UCR’s Interfraternity Council (IFC) also presented their own statement in regards to the Twitter thread, acknowledging that many of the accused in the thread were or are affiliated with fraternities on campus. On Wednesday, June 3, the council took to Instagram in order to express their sympathy for the victims in the anonymous thread and applauded them for speaking out. In their official statement, they announced that due to the emergence of the thread, ”IFC now publicly demands that all fraternities with members accused of any sort of sexual misbehaviour or harassment immediately suspend their memberships indefinitely until the allegations are resolved through an official investigation conducted by professionals.” The council promised that the sexual assault allegations are being treated with the utmost sincerity, adding that they are openly working with the Title IX, CARE and Student Conduct Offices and encouraging all victims to come forward and share their stories.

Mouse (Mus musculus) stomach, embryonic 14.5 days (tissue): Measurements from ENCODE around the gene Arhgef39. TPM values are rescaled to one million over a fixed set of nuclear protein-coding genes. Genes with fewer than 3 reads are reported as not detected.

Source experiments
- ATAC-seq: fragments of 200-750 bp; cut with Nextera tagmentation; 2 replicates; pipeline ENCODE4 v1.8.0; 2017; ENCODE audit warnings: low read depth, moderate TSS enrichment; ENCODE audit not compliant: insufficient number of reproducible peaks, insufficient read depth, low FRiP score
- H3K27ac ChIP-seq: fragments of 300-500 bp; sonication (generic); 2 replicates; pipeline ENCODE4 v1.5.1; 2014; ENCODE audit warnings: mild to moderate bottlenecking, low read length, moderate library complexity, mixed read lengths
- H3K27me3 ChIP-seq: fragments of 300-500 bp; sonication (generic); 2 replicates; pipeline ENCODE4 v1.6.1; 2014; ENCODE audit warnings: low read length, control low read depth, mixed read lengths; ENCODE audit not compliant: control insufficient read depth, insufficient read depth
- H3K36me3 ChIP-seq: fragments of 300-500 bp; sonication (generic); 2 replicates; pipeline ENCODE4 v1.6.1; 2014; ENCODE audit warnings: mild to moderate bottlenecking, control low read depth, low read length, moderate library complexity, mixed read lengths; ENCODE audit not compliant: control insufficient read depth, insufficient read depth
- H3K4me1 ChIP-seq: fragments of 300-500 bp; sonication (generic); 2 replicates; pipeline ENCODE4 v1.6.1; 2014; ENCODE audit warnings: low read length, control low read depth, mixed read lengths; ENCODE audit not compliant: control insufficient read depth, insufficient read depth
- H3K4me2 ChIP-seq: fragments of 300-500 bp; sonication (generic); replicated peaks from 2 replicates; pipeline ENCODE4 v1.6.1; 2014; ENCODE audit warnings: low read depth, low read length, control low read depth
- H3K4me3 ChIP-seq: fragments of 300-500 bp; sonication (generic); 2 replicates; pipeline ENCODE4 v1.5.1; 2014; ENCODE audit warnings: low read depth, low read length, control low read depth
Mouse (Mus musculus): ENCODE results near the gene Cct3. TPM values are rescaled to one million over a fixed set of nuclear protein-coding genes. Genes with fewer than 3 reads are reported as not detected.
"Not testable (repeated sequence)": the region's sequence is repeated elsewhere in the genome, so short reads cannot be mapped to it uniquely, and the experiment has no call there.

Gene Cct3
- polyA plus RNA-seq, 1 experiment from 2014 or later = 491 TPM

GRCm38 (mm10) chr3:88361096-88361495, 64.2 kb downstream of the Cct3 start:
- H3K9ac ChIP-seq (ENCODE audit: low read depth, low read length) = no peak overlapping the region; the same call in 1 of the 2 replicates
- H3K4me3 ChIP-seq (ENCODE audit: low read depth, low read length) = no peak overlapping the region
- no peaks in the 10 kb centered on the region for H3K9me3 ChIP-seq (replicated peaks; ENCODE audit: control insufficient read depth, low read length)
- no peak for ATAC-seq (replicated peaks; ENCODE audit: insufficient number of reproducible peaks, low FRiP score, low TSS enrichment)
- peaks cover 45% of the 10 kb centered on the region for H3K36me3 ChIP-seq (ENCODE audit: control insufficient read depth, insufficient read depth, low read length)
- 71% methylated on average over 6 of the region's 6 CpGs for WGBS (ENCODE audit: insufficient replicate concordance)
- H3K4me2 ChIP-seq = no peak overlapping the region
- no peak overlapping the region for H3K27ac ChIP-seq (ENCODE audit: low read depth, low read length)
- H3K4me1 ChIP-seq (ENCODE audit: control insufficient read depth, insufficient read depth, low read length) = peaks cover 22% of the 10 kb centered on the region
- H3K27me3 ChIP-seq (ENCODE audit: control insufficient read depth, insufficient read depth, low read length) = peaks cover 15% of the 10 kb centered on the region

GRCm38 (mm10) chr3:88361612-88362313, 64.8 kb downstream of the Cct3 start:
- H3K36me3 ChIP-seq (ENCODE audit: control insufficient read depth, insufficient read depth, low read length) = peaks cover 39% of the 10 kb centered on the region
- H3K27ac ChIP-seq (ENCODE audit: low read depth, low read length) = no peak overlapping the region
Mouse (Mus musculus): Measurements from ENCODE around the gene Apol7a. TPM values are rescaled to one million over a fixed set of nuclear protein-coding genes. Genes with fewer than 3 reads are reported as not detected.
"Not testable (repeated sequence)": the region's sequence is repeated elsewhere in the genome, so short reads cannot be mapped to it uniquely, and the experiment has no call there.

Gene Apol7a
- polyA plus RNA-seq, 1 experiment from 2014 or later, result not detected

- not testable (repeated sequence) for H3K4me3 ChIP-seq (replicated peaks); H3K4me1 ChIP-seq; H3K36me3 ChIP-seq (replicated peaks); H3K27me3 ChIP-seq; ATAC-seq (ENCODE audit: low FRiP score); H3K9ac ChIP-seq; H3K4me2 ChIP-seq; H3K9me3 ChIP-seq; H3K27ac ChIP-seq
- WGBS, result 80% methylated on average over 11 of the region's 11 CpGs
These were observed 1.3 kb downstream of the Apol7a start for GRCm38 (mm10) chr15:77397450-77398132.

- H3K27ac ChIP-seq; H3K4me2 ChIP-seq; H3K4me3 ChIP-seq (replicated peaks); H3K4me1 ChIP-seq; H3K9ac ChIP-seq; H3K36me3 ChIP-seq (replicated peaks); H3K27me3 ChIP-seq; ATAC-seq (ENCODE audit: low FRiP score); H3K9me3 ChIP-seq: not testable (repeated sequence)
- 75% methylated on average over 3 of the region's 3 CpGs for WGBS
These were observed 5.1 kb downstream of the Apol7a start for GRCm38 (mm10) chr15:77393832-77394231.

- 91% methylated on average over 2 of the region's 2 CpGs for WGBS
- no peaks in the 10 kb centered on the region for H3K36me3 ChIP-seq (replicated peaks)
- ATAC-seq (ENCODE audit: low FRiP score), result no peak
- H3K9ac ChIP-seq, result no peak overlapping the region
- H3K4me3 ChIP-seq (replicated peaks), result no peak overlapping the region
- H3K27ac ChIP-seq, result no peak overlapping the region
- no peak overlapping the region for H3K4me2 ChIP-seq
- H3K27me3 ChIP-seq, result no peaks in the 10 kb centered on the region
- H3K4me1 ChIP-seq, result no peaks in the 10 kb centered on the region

However, this too sparked some controversy, as numerous individuals on Instagram voiced their opinions about IFC’s announcement, criticizing and questioning the university and the council’s response. One of the aforementioned users, Michelle Arteaga, a fourth-year sociology major, spoke with The Highlander about her concerns regarding IFC’s past of complacency. “I feel like it’s sad to see that it took this Twitter thread for IFC to make this official statement,” she stated.

Arteaga maintained that the IFC should be taking more action, especially when considering the high amount of cases being brought to public attention. She added that it is upsetting to note how much effort is put into solving instances of crimes like hazing, when there is a lack thereof in cases of sexual assault. “I hope that this shines a light on the Greek community and shows IFC that these fraternities are not valuing what they stand for,” Arteaga concluded.